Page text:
In a follow up interview Wired.com stated “Another change in iOS 14 is that apps will have to specifically request permission to track you across other apps and sites. However, after complaints from advertisers—most notably Facebook, which in August said the move would “severely impact” its lucrative Audience Network—this feature won’t be fully enforced until sometime next year.”

5. Podcasts Are Big

Podcast Insights, released new data in October about the consumption of podcasts. It is clear that podcasts are continuing to gain traction and become a highly consumed media in the United States. There are more podcasts being produced than ever before and with that comes a growing audience.

In 2020, 55% of the US population has listened to a podcast (up from 51% in 2019) of those, 37% have listened to a podcast within the last month and 24% listen to podcasts weekly. Major streaming networks Pandora and Spotify have recognized this consumer interest and are acquiring podcast companies left and right. Spotify acquired Megaphone for $234 million in addition to many other acquisitions since the start of 2019, and Pandora has expanded their inventory with Sirius XM and PAX Marketplace.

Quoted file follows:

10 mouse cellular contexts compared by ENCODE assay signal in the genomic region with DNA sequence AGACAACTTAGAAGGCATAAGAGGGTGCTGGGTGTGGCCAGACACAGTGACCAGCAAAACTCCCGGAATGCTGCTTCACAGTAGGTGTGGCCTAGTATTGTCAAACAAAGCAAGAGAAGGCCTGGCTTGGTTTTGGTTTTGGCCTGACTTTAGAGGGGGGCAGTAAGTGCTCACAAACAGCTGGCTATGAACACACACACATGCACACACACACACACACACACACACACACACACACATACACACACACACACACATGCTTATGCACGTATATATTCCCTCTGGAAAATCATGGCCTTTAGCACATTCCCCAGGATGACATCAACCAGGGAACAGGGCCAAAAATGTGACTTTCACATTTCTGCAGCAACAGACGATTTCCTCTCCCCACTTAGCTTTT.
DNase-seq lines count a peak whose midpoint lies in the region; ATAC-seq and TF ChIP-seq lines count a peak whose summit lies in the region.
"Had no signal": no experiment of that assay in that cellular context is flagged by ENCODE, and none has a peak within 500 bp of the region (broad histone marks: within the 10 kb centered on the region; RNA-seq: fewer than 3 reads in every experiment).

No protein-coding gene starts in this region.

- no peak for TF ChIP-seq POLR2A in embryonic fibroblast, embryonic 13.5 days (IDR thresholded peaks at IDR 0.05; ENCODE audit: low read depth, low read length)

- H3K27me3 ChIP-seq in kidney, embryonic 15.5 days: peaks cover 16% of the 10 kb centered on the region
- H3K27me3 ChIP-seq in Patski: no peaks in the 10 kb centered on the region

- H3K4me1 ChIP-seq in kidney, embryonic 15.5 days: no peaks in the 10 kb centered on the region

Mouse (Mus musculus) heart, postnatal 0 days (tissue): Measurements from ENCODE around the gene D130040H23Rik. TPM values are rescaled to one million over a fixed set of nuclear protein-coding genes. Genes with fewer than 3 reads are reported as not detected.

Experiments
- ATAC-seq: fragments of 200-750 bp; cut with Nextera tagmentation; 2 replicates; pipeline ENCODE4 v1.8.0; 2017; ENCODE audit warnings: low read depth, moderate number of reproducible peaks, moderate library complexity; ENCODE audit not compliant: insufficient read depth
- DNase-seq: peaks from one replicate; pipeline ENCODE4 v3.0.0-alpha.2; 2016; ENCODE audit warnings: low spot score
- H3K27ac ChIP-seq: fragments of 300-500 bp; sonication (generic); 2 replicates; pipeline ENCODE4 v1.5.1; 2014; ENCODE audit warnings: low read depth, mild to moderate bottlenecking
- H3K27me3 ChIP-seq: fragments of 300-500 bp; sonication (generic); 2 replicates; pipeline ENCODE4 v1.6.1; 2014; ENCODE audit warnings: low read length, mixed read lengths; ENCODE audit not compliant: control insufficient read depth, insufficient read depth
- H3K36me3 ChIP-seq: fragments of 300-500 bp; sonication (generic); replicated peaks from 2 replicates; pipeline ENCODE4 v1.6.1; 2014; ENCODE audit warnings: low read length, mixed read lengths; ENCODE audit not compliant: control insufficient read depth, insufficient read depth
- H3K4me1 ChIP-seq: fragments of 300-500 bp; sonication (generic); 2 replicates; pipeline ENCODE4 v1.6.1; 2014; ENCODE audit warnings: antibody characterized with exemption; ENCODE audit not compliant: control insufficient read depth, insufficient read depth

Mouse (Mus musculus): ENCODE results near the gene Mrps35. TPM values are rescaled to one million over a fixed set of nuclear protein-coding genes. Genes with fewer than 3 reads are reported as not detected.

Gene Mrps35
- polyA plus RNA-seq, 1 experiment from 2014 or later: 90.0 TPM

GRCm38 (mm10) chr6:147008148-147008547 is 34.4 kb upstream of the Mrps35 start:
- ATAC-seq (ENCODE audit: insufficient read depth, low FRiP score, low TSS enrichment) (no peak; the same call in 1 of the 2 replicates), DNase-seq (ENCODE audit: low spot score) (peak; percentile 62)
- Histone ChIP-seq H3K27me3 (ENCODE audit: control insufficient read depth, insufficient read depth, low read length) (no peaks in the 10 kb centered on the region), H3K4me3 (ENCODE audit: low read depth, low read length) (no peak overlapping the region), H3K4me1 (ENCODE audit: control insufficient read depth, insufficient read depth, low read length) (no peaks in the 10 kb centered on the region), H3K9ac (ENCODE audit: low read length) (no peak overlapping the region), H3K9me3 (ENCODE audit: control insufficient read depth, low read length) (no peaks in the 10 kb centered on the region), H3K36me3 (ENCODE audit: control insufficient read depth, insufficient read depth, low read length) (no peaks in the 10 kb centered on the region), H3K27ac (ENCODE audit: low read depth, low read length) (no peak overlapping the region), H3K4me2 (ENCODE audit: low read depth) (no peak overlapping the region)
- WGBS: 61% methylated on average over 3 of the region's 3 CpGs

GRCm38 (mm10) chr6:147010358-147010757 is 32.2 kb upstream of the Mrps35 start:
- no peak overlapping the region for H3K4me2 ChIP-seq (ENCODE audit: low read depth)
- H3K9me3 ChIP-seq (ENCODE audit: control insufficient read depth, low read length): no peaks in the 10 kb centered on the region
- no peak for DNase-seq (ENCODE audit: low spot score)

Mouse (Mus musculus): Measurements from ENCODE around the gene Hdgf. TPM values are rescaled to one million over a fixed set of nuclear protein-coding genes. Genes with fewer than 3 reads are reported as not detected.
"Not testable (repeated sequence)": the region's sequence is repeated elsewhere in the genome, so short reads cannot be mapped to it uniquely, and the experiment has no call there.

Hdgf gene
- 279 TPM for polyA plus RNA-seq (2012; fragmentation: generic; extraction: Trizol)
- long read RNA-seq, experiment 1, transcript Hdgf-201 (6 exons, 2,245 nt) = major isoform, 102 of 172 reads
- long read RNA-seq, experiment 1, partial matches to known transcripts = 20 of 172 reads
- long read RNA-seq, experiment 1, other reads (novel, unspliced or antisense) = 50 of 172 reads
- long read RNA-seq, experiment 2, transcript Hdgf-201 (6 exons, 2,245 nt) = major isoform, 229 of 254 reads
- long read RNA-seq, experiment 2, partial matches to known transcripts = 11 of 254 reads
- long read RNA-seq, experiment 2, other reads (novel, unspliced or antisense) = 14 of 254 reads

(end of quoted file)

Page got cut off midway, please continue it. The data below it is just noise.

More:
What does this mean for advertisers? Currently, advertisers are able to secure sponsorships with podcasts either directly, or through a talent agency. We predict that in the future, advertisers will be able to secure sponsorships directly through streaming companies.

6. Nielsen Adds YouTube & YouTube TV

One of the big headlines in Streaming & OTT right now is Neilsen’s expansion of its connected TV measurements into YouTube and YouTube TV. The expansion means ads watched on YouTube and YouTube TV apps on connected TV devices will be added to both Nielsen’s Digital Ad Ratings and Nielsen’s Total Ad ratings beginning next year.

According to Nielsen’s head of audience, Scott Brown, this addition will allow marketers to better understand the performance of their YouTube and YouTube TV campaigns across platforms and across screens: